Global stocks fell 0.1% amid positive economic data and central bank announcements. After meeting on Friday, North and South Korea’s leaders agreed to pursue a peace deal. However, it’s too early to draw conclusions and markets were largely unchanged after the announcement.
US economic data were positive. The first estimate of Q1 2018 GDP was reported at 2.3% annualized, surpassing the 2.0% forecast. The corporate earnings season continued this week. A little more than half of S&P 500 companies have reported results with about 80% exceeding consensus earnings per share estimates—above the 74% average of companies that beat earnings estimates over the last four quarters. April Markit manufacturing and services Flash Purchasing Managers’ Indexes (PMIs) indicated expansion, both rising above expectations. March durable goods orders rose 2.6% m/m, ahead of expectations. The 10-year Treasury yield rose above 3%, albeit temporarily, for the first time since January 2014—prompting a number of headlines searching for meaning. However, we believe this is an arbitrary threshold that doesn’t indicate the future direction of interest rates. In a world where economic growth, inflation, lending and money supply growth are all moderate it is difficult to envision rates soaring from here.
European economic reports were mostly positive. April eurozone Markit manufacturing Flash PMI came in at 56.0, slightly missing expectations, while the services Flash PMI rose ahead of expectations to 55.0. Both readings indicate economic expansion ahead. The European Central Bank left monetary policy unchanged, as expected. The first estimate of UK Q1 2018 GDP was 1.2% y/y, slightly below forecasts but representing the 21st consecutive quarter of GDP growth.
Japan’s April Nikkei manufacturing Flash PMI increased to 53.3. March retail sales rose 1.0 y/y, below estimates. The March unemployment rate remained at 2.5%. The Bank of Japan (BoJ) left monetary policy unchanged. However, BoJ Governor Haruhiko Kuroda announced the bank will no longer reference a timeframe for achieving its 2% inflation goal, claiming the target date—most recently set for 2020—was counterproductive.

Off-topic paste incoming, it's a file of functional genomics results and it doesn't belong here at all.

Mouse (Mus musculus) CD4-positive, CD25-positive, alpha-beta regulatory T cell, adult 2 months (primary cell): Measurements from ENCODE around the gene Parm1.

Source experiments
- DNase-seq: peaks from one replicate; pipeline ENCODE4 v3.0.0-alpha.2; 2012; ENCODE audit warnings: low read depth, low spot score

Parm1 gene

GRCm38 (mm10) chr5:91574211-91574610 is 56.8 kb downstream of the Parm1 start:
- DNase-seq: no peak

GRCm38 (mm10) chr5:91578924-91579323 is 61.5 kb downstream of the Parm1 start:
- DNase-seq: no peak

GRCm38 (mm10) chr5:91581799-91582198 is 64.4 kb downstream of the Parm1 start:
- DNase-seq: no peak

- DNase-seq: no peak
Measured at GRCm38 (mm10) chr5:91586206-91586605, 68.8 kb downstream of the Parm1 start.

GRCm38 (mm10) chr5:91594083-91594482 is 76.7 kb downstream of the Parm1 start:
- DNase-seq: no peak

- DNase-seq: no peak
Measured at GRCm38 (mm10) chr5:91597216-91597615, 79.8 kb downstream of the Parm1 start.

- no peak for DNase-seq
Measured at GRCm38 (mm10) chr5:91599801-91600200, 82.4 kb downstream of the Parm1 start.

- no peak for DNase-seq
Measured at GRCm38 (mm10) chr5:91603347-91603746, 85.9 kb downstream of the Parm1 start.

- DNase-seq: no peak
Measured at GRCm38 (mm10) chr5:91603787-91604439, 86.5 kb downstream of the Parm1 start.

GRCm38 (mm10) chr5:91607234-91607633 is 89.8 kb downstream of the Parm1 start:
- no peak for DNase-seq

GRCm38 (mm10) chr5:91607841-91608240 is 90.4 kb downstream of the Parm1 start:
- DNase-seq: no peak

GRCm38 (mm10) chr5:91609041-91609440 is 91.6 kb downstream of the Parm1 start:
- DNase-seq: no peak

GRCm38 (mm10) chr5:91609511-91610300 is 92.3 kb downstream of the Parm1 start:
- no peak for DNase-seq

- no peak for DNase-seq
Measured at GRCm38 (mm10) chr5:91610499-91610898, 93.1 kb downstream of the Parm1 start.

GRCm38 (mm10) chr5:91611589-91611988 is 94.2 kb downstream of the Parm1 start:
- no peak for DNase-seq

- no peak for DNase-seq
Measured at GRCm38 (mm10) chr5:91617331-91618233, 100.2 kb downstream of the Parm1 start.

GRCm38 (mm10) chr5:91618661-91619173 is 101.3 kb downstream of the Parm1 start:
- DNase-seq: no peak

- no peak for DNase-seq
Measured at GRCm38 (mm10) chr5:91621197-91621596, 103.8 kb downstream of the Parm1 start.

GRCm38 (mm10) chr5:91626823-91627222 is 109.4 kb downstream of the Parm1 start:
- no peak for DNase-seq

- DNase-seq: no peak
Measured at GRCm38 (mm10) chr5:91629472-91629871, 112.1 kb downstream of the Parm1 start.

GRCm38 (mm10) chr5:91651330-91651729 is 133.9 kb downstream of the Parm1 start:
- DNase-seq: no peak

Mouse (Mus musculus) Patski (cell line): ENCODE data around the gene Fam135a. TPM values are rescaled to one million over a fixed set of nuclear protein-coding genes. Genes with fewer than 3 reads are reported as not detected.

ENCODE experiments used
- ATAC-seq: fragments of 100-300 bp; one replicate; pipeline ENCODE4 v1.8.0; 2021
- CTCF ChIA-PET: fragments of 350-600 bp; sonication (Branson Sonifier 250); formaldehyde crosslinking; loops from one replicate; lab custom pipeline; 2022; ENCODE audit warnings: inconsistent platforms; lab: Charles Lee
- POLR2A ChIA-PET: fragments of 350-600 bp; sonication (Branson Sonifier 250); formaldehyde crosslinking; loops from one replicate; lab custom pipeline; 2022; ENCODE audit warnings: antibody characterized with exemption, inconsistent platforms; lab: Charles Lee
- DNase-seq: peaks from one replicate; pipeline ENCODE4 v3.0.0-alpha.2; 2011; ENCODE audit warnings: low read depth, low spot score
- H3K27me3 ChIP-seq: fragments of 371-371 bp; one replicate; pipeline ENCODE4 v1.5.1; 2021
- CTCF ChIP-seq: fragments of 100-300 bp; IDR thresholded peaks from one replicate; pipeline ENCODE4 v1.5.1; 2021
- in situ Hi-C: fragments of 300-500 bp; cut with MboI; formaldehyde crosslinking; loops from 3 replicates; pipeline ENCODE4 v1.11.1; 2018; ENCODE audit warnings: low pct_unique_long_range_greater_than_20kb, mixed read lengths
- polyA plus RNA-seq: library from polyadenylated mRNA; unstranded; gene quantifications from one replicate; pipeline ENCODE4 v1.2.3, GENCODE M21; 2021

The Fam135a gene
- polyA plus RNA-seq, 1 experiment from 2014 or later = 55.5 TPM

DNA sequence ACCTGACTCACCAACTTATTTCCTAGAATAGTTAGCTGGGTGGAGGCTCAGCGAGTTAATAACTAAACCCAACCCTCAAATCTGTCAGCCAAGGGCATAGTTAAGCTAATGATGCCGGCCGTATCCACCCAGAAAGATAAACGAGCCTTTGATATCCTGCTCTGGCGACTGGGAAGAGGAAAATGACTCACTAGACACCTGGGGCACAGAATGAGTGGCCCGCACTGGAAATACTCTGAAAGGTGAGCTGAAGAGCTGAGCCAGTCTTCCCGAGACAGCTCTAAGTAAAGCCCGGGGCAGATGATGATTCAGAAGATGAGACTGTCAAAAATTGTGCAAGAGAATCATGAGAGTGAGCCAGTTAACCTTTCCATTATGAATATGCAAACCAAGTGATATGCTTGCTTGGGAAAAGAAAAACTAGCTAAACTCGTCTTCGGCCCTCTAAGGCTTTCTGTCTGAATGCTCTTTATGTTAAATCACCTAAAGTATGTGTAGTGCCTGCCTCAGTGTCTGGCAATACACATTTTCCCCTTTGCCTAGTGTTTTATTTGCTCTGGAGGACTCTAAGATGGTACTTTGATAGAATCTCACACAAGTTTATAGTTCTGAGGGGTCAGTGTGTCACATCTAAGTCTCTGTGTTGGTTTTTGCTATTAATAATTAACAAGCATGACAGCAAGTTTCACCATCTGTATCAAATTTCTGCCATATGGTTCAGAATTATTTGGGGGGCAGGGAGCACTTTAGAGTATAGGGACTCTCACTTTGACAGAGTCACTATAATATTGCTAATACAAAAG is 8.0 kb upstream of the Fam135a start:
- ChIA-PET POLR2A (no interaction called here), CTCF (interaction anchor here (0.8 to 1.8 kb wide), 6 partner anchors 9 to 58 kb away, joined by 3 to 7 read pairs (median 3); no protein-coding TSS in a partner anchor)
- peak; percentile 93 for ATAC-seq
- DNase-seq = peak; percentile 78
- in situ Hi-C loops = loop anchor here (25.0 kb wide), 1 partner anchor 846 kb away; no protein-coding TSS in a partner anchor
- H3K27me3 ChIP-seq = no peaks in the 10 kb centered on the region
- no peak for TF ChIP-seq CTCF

The US, UK, eurozone, China and Japan release final April manufacturing and services PMIs. The US also announces April nonfarm payrolls and March trade and unemployment data. The eurozone reports its first estimate of Q1 2018 GDP and March loan growth, retail sales and unemployment.
Source for all data cited is FactSet. This update constitutes the general views of Fisher Investments and should not be regarded as personalized investment advice. No assurances are made we will continue to hold these views, which may change at any time based on new information, analysis or reconsideration. In addition, no assurances are made regarding the accuracy of any forecast made herein. Global equities are represented by the MSCI World Index. The MSCI World Index measures the performance of selected stocks in 23 developed countries and is presented net of dividend withholding taxes and uses a Luxembourg tax basis. Past performance is no guarantee of future results. A risk of loss is involved with investments in stock markets.